Laurent Potdevin, chief executive of lululemon athletica (NASDAQ:LULU), had some big shoes to fill when he took over the helm from Christine Day in 2013. After all, Day created tremendous shareholder value during her more than five years with the yoga apparel company. In fact, during her reign, lululemon's stock price climbed from around $30 to more than $82. Moreover, the company's annual revenue ballooned five times over to break the $1 billion mark while Day was running the company. So far, the same can't be said for Potdevin.
Potdevin officially stepped into his leadership role in January 2014, when the stock was trading at around $57. At the time, the stock was trying to recover from a slew of setbacks, including controversial comments from Lululemon founder Chip Wilson, ,Day's sudden departure, and the 2013 recall of more than 17% of the company's signature luon pants. Therefore, the hope was that bringing in an outsider (cough, Potdevin, cough) would spur change at the company and help Lululemon return to its former greatness.
Instead, Lululemon's stock performance has declined more than 12% since Potdevin took over nearly two years ago. Of course, the recent sell-off in the market has contributed, albeit modestly, to that loss. Nevertheless, investors are left to wonder whether Potdevin is indeed the best man for the job.
A perfect fit (on paper)
If his professional career is any indication, Potdevin should be a home run for the luxury athletic-apparel retailer. He cut his teeth early in the luxury business, working as a manager for Louis Vuitton. A 15-year stint at snowboard company Burton followed, in which he eventually occupied the position of president and CEO, from 2005 through 2010.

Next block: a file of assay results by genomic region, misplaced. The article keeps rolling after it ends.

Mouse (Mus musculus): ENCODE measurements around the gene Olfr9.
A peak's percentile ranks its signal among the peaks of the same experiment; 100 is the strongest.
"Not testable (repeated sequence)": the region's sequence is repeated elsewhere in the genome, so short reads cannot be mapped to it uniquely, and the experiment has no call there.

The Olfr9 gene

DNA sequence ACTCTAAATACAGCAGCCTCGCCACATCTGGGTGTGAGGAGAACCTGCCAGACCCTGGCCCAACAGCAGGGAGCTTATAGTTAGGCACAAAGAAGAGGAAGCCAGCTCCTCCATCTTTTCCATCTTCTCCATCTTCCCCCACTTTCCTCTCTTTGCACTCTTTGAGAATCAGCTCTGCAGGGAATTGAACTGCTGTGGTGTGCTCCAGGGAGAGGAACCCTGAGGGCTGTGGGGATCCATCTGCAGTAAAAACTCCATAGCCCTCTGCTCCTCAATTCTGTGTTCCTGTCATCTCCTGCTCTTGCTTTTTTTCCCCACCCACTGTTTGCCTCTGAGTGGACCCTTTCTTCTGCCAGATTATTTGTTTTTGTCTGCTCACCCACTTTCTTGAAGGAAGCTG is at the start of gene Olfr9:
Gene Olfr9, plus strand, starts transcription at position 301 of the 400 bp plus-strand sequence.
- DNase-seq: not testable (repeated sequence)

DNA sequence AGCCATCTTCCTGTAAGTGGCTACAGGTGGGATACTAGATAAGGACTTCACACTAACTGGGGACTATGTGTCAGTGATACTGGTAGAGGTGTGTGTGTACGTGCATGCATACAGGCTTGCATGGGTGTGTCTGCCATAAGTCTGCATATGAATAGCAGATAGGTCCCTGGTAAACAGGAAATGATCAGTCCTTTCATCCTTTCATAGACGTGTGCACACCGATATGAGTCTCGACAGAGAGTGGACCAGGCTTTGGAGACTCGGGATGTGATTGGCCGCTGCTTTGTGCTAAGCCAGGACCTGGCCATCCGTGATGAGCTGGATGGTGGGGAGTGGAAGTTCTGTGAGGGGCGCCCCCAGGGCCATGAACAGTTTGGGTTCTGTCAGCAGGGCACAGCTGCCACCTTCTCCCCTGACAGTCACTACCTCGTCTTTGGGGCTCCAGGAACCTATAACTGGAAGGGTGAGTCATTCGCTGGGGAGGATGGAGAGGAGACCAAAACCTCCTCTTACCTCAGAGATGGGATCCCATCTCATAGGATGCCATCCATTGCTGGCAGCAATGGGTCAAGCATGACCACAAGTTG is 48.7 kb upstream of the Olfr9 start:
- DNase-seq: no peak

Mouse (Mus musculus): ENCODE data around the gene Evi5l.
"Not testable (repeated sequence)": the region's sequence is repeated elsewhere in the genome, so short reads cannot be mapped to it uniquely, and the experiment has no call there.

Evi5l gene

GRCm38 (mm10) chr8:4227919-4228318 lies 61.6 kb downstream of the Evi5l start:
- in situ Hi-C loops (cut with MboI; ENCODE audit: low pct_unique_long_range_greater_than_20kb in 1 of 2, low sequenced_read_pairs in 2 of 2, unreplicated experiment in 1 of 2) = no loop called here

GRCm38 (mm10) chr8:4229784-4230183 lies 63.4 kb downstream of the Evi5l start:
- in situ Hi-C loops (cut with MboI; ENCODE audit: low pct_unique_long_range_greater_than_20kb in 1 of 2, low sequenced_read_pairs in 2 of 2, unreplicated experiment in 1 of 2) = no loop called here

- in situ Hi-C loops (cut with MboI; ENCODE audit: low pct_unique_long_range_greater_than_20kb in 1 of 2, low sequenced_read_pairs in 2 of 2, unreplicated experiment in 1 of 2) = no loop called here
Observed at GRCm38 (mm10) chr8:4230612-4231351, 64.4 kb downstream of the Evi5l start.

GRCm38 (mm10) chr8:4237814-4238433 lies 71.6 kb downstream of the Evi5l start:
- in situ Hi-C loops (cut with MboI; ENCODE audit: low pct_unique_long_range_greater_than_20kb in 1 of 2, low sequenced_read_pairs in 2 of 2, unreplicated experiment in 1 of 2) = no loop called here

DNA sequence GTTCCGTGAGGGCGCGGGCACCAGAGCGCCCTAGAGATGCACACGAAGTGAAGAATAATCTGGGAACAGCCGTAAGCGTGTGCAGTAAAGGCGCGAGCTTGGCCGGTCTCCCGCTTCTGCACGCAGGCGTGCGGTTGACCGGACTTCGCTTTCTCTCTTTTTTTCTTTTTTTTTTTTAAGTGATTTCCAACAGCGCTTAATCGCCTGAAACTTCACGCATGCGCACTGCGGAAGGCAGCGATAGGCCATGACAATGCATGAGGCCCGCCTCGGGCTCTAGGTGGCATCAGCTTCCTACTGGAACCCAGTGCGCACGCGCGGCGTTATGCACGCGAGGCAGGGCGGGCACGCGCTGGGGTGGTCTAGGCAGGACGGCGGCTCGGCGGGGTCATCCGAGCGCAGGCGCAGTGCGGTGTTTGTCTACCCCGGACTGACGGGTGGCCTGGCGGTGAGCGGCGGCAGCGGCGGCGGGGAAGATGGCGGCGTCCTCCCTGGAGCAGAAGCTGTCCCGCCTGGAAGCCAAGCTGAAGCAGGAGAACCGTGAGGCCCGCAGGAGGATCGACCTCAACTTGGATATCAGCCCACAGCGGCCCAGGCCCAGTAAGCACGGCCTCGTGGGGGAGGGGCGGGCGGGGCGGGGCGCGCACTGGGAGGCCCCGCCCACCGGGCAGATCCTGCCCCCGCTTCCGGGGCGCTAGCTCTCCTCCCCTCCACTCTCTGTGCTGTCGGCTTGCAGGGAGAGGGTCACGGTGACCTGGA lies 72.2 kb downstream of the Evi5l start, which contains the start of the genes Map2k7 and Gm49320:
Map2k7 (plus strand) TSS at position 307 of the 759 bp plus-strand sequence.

Most recently, and perhaps most importantly, Potdevin served as president of TOMS Shoes. Similar to Lululemon, TOMS was able to grow from a little-known start-up into a mainstream brand with only grassroots marketing and an advertising budget of shoestring proportions. From a corporate standpoint, TOMS' ethos nicely aligns with Lulu's reputation as a community-centric business -- thus making Potdevin appear a natural fit for the company.
"After a thorough search, Laurent emerged as the natural choice to lead our continued growth and global expansion," said Michael Casey, lead director of the Lululemon Athletica board of directors.
However impressive, Potdevin's pedigree is lacking in one key attribute: retail experience. Unlike his Lululemon predecessor, he doesn't have a strong background in retail. This deficit could perhaps explain Lulu's problem of soaring inventory recently. Inventory ballooned 55% to $280.6 million at the end of the second quarter, up from just $180.5 million in the year-ago period. If this trend continues, it could force the retailer to discount merchandise and thereby depress margins in the process.
Still, Potdevin brings some important qualities to the table. His operational acumen and proven track record in building global brands, for example, should help Lululemon as it continues to push overseas into new markets. Strong operational skills are also a bonus, given the retailer's public setbacks with quality control in years past. Moreover, since Potdevin's arrival, we've seen Lulu's "transparency" virtually disappear.
From a retail perspective, Potdevin has a lot working in his favor these days -- most notably the shift toward "athleisure wear." Lululemon is a leader in the athleisure wear category, and the fast-growing pace of this space should help the company boost revenue growth in the quarters ahead, particularly if it can get its inventory in check.
At this point, Potdevin hasn't made any clear mistakes or led the company astray in a Chip Wilson-esque way. However, after nearly two years on the job, his grace period of settling in has expired. It's time investors keep a closer eye on Lululemon's fresh-faced chief executive and the strategies he's implementing to move the company and its stock forward.